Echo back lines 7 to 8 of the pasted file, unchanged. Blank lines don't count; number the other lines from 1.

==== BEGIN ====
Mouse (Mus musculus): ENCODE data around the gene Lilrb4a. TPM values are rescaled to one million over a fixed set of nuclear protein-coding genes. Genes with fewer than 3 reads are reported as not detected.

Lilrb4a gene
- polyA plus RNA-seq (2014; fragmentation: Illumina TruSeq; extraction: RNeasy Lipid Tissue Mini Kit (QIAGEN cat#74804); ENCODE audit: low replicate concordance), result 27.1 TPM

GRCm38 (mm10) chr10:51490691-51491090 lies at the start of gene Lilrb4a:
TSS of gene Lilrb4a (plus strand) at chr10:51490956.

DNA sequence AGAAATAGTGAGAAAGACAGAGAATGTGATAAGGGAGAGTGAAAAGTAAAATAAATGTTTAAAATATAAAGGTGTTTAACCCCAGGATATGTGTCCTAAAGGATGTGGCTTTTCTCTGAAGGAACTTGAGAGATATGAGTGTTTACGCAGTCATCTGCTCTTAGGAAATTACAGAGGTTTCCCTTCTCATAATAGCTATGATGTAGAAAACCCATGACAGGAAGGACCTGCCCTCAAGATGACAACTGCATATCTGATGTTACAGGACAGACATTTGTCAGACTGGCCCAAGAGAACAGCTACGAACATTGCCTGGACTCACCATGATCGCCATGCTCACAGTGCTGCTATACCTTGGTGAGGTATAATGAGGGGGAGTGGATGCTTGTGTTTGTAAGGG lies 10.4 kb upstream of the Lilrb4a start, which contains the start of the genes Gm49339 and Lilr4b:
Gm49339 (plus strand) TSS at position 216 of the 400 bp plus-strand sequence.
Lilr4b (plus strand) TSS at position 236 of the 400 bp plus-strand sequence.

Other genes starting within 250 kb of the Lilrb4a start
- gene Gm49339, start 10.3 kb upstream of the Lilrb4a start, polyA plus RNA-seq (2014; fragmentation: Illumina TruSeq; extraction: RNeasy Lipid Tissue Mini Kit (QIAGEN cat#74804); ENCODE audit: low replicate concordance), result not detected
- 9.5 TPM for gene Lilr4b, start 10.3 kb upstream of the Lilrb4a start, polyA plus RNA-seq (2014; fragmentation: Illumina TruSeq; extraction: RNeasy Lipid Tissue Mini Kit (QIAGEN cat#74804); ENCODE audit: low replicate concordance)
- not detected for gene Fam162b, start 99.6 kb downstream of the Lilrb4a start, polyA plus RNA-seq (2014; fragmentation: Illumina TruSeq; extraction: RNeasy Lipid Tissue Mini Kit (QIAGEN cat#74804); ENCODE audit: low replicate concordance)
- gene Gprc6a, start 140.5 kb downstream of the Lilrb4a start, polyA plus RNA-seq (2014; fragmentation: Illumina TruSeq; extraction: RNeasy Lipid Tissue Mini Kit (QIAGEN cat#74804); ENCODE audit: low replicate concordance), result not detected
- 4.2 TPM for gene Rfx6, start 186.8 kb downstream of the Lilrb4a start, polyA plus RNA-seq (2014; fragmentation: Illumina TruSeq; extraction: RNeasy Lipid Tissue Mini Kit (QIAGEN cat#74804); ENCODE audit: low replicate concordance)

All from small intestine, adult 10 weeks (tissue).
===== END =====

Gm49339 (plus strand) TSS at position 216 of the 400 bp plus-strand sequence.
Lilr4b (plus strand) TSS at position 236 of the 400 bp plus-strand sequence.